Park bd. takes aim at ranger rifle plan PDF Print E-mail
Written by PETER KUEBECK Sentinel Staff Writer   
Tuesday, 13 November 2012 10:37
What role should a park ranger play?
Should they be there to enforce the laws, or serve as a source of information for park patrons?
As the topic of whether Wood County Park Rangers should be permitted to carry assault rifles gained steam at Monday's Park Board meeting, the reasoning behind what function a ranger should take took center stage.
Last month, rangers presented a proposal for the 2013 budget that would replace their current shotguns with AR-15 semi-automatic rifles. They asserted that the weapons, in addition to providing less legal liability than the shotguns if fired, would also be more practical when rangers are required to dispatch rabid animals (use of the shotguns at close range can cause a biohazard situation in such cases, and also expose a ranger to injury) - and would also serve rangers better in cases of a possible active shooter situation.
Rangers can be called upon as first responders to such law enforcement issues, and all receive the same training as a sheriff's deputy.
Board member Frank McLaughlin, at Monday's meeting, voiced his concerns with what he termed the "escalation of the rangers' weapons."
Noting his discussions with county officials, he said that this brought up questions as to the role of the rangers in the parks.
"This wasn't exactly what they had planned for for the ranger service."
Park Director Neil Munger, who himself served as a county park ranger, noted that the proposed rifles "are actually a safer weapon" than firearms carried by rangers previously.
"They are certified peace officers in the state," he explained, saying that they protect and preserve the parks and are called upon by other agencies as backup.
Board member Robert Callecod noted the dichotomy of the rangers' place within the parks.
"Are they policemen, or are they safety people there to assist and inform the park users, and I respect both sides of that."
Callecod suggested that the Park District re-evaluate the rangers' function and purpose.
"Wood County is a pretty nice place to live. We don't have high crime, we don't have a lot of problem people."
Noting a conversation with Wood County Sheriff Mark Wasylyshyn, he said that sheriff's deputies are available to assist in dangerous cases, and that rangers should not need to be called upon.
"Quite a bit of the budget is dedicated to the ranger program, to law enforcement," Callecod observed, stating he preferred rangers take more of a service role, as opposed to enforcement.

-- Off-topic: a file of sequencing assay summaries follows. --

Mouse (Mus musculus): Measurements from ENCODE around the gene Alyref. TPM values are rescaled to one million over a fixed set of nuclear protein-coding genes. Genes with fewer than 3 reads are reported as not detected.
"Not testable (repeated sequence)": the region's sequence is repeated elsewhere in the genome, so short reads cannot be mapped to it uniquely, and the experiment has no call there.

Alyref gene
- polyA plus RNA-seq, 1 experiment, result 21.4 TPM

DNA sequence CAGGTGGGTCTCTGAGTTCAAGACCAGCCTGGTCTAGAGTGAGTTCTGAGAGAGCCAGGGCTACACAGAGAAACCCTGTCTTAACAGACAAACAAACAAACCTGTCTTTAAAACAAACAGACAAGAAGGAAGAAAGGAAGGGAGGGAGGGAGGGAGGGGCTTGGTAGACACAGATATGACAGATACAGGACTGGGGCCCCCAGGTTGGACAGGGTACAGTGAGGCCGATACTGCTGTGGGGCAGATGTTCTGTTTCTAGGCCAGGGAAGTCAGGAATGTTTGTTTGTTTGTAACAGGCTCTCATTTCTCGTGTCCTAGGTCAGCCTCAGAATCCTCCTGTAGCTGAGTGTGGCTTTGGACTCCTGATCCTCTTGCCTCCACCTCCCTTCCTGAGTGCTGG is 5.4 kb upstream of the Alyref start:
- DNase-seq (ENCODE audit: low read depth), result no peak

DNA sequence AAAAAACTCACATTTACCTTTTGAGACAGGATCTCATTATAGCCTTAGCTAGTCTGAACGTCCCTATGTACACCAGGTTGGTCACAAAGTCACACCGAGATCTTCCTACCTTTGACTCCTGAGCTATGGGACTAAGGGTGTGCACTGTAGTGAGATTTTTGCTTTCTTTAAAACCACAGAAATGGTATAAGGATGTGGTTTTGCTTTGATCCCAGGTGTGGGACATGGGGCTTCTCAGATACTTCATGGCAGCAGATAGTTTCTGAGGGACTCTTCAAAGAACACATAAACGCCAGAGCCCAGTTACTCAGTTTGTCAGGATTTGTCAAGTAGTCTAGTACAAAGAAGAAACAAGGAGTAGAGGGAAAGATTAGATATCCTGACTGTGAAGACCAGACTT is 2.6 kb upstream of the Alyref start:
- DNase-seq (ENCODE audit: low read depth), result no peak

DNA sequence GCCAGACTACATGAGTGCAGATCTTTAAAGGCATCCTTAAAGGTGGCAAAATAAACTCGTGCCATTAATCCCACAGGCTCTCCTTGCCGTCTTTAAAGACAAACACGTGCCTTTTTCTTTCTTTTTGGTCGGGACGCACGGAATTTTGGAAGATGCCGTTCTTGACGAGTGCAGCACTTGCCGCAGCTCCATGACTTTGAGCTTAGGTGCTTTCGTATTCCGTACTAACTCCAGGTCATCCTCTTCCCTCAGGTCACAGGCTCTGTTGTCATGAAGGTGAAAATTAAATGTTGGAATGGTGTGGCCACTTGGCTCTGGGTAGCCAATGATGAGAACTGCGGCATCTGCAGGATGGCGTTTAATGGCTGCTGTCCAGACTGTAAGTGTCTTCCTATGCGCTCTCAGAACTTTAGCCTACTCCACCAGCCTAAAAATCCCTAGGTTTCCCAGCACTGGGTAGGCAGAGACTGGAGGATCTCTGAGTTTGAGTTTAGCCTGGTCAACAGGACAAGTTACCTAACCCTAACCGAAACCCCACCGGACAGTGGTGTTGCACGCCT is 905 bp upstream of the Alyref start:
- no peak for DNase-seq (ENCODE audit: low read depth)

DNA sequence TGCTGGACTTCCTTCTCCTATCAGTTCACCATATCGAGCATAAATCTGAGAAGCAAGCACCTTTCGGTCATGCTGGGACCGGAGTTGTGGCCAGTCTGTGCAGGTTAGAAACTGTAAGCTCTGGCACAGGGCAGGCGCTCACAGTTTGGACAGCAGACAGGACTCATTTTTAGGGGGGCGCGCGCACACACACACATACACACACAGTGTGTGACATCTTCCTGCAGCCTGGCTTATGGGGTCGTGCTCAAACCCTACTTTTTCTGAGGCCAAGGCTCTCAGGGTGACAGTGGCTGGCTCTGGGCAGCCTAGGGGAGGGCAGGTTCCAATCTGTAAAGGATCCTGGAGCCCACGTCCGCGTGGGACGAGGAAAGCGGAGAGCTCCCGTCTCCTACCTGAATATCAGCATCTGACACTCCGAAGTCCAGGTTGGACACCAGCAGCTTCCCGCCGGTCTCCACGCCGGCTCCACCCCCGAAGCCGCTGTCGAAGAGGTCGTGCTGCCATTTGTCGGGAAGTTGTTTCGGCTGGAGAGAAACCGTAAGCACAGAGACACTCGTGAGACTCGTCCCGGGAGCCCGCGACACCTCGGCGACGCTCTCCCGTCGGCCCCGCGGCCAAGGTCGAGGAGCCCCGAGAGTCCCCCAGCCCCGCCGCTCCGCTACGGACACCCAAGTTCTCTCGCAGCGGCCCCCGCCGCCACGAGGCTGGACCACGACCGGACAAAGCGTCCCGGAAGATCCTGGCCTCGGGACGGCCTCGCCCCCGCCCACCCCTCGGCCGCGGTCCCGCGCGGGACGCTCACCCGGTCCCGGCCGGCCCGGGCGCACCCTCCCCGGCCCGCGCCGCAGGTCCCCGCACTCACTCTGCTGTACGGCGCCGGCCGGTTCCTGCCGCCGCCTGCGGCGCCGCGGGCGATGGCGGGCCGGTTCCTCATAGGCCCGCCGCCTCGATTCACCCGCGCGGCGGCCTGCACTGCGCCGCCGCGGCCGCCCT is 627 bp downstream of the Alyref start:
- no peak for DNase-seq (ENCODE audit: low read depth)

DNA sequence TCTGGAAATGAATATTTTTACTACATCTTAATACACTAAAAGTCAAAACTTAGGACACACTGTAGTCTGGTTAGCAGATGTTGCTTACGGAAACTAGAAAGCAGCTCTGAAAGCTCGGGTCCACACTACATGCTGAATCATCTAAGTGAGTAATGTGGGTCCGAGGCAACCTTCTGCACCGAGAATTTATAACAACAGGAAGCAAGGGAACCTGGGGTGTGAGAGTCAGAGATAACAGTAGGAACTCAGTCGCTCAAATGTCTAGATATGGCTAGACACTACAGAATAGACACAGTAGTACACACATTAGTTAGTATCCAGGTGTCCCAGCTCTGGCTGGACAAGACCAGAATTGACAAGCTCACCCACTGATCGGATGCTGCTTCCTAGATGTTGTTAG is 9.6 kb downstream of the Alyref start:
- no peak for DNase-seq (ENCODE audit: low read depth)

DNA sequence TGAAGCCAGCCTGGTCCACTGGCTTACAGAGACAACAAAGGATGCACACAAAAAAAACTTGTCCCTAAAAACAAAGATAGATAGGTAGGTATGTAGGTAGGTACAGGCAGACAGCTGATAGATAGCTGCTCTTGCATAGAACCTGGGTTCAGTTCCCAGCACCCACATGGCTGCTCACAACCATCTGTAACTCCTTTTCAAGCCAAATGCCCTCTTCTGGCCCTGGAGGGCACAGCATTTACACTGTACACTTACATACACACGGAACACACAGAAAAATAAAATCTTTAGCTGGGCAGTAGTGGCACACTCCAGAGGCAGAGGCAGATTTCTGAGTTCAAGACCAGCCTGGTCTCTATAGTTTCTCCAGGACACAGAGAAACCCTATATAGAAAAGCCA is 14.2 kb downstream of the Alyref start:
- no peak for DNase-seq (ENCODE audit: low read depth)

Member John Calderonello questioned whether rangers have the requisite training for action dealing with a shooter.
"I think times have changed," Park Board Vice-Chair Mary Krueger said. In today's world the situations, and potential crimes, that a ranger might encounter on their rounds are vastly different than in previous years. Additionally, she feared that the response time of a sheriff's deputy to a problem area might not be fast enough.
"I just really struggle with what the answer is."
"The problem is response time," agreed Munger. As to whether the parks have faced issues with firearms, he said that "no, we have not had problems before, that doesn't mean we can't have them."
Calderonello noted that the individuals he has spoken with on the issue were "horrified" by the prospect of rangers carrying assault weapons.
"It's a perception," said Callecod. "That's what bothers me, is the perception. And I'm not sure it's appropriate for the Wood County Park District."
The members agreed to strike the line item for the weapons from next year's budget, and to make examining the role of rangers in the parks a priority.
In other business, the board:
• Heard that the Park District was awarded a $97,032 grant from the Ohio Department of Natural Resources Recreational Trail Grants program for a trail at the newly-created Black Swamp Preserve near Kenwood School. The trail will link with the Slippery Elm Trail, and will also connect to the City of Bowling Green's planned bicycle trail.
• Heard that the Park District will likely take possession of the newly-acquired St. Clair property near the center of the Bradner Preserve by Jan. 18.
• Agreed to again lease farmland on the Bradner Preserve to the Wagner brothers, who have farmed the land in recent years, for the sum of $175 an acre. There are nearly 62 acres of farmland on the preserve.
• Heard a long series of capital improvements planned for county parks next year, including sidewalk replacement and boardwalk redecking at the W. W. Knight Nature Preserve in Perrysburg; tree planting and fence repair at the Wood County Historical Center and Museum; the construction of a parking lot and restroom for the Slippery Elm Trail; and building restoration and other work at the Carter Historic Farm.
• Went into executive session for the purpose of discussing a personnel matter.
Board Chair Joe Long was absent from the meeting.

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